- Ukkokei Ramen Ron’s Miso Ramen
IT TAKES a lot to get me star-struck. And by the time I had taken the long walk from Dusit Thani Hotel to this restaurant I was searching for – all I could remember was a portion of the restaurant’s name (the “Ron” part) and that it was on Arnaiz Avenue – I wouldn’t be easily impressed or fascinated anymore. Well, I guess I spoke too soon. And I’d leave it at that for now, lest I get ahead of myself.
Ukkokei Ramen Ron’s specialty is their ramen, which is available in three broth flavor variants – shoyu (soy sauce), shio (salt), and miso. I went there for the Miso Ramen which has good word-of-mouth publicity as their bestseller. As I waited for it with breath that was bated, I asked for a tall glass of Iced Green Tea and one of my favorite Japanese appetizers, Agedashi Tofu.
My love for Agedashi Tofu is just one of the many good things I have assimilated from my association with Friendship. So everytime it’s on the menu, I would ask for it. Ukkokei Ramen Ron’s version was quite authentic. They took a smallish block of firm silken tofu, dusted it lightly with cornstarch and fried it until perfectly golden brown, with the bottomside bearing grill-like marks. They served it in a very very VERY hot broth made of dashi, mirin and soy sauce, and topped it with a generous mound of grated daikon radish, the whiteness of which was beautifully blemished by a smidge of red chili paste perched on top.
Notice the perfectly golden brown block of firm silken tofu, the mound of grated daikon radish, the chili, all that spring onions, and the nori! Super comforting!
I cut a piece of the tofu and flipped it to see the grill marks. Perfect.
In the savory broth were lots of finely chopped sping onions and strips of nori (seaweed). Though I burned myself with the very first excited slurp I took of the broth, it was well worth the sense of comfort that washed all over me – exactly what I needed after over six grueling hours of creative writing. While the silken tofu ensconced beneath the very thin batter slid playfully on my tongue, I couldn’t help telling myself that I was eating healthy and could live on it. I was all the more convinced when, looking down at my lacquered bowl, my sight caught an inadvertent glimpse of my expanded girth, one side of which was already touching the side of the bar table I was sharing with a Japanese expat to my right, and a father and his son farther down.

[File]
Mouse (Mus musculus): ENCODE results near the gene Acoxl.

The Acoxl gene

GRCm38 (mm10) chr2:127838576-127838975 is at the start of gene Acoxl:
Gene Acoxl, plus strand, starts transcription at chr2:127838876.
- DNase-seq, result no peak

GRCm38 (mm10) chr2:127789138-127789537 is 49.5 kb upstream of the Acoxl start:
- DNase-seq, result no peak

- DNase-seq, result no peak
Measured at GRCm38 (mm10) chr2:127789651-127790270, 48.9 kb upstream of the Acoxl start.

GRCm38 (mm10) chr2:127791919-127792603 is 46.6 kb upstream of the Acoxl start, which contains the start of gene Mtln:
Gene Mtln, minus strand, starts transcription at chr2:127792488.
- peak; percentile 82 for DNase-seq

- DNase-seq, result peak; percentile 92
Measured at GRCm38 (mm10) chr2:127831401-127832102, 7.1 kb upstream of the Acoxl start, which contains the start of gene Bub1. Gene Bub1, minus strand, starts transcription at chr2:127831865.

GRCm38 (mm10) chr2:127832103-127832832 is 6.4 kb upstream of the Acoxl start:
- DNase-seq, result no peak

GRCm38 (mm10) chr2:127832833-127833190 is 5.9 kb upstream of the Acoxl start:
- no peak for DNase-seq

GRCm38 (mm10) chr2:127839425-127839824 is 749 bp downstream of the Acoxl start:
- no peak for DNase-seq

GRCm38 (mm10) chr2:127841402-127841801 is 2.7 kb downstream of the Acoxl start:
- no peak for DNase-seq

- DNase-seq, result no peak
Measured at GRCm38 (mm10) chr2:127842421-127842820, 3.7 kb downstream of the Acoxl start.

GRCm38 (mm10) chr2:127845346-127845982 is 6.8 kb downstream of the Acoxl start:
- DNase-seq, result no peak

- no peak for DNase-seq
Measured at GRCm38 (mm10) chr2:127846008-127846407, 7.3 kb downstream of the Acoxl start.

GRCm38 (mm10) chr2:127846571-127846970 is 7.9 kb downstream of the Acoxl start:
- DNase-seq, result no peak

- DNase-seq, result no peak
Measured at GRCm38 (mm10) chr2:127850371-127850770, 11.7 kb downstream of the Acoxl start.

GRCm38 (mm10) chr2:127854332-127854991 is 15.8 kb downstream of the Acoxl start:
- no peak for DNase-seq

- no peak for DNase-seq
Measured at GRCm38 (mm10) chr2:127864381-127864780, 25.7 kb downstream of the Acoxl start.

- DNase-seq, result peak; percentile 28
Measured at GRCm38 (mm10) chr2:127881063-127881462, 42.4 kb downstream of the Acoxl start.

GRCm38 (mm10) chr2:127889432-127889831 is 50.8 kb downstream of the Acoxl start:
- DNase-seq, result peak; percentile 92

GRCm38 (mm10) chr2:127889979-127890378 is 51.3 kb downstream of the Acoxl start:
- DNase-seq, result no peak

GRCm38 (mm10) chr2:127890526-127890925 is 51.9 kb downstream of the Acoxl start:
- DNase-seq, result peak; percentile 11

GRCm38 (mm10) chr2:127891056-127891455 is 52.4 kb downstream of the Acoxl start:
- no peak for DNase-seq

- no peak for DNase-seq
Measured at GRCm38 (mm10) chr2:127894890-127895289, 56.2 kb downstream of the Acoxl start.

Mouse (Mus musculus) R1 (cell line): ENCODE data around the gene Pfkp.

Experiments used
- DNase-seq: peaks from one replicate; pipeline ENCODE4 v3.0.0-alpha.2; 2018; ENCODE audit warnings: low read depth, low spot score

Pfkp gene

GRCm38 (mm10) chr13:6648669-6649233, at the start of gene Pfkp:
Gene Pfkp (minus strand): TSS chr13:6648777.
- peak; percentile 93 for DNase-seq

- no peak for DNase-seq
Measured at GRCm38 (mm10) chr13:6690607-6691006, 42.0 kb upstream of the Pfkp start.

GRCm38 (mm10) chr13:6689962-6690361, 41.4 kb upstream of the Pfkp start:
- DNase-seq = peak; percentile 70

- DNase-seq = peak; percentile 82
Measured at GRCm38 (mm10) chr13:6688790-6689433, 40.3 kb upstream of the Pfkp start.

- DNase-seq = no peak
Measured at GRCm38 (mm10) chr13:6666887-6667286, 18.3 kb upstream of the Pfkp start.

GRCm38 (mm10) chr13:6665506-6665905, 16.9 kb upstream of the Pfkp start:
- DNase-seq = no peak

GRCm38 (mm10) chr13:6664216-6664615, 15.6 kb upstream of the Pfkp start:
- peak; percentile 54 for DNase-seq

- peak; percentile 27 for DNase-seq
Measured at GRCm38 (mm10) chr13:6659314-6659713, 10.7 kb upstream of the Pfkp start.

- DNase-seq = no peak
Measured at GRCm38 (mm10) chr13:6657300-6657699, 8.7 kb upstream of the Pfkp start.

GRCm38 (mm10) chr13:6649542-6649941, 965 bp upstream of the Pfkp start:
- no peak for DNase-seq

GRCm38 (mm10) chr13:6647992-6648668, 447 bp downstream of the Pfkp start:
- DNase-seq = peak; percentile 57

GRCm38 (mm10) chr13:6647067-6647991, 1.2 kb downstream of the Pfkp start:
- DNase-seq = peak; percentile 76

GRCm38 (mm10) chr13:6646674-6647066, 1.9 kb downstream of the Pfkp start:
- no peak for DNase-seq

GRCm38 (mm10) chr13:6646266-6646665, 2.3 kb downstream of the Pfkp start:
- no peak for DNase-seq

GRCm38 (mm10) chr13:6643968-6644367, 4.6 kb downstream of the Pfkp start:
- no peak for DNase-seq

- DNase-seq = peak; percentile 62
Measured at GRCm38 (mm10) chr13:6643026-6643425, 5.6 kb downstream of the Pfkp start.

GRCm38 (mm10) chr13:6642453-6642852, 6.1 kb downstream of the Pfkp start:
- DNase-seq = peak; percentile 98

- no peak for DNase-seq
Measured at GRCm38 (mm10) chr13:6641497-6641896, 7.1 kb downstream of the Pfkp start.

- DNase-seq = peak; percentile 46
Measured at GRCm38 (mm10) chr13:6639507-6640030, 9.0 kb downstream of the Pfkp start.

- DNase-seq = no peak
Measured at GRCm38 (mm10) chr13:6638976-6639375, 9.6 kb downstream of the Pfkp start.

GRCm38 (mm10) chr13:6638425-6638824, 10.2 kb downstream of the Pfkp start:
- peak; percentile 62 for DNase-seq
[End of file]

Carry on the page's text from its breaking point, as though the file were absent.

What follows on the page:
Miso Ramen, served with a generous sprinkling of spring onions, lots of bean sprouts, and a ladle for the soup.
I was licking the last traces of the broth on my upper lip when my humongous bowl of Miso Ramen was served, its arrival from the kitchen being heralded by some Japanese “cheer” coming from the wait staff. I sheepishly applauded the ramen’s presence in front of me and silently acknowledged that it could be the biggest bowl of noodles I would ever have to devour. Those I’ve had at international airports in Hong Kong, in SanFo and in Shanghai would pale in comparison! I whipped out my camera and began taking the requisite shots – the tigher, the better. My patience was put to the test as the photo shoot took quite a while. As is always the case with steaming hot food, I had to contend with all the steam rising from the food’s surface.
A tight shot of the Miso Ramen. Notice the strip of pork on top!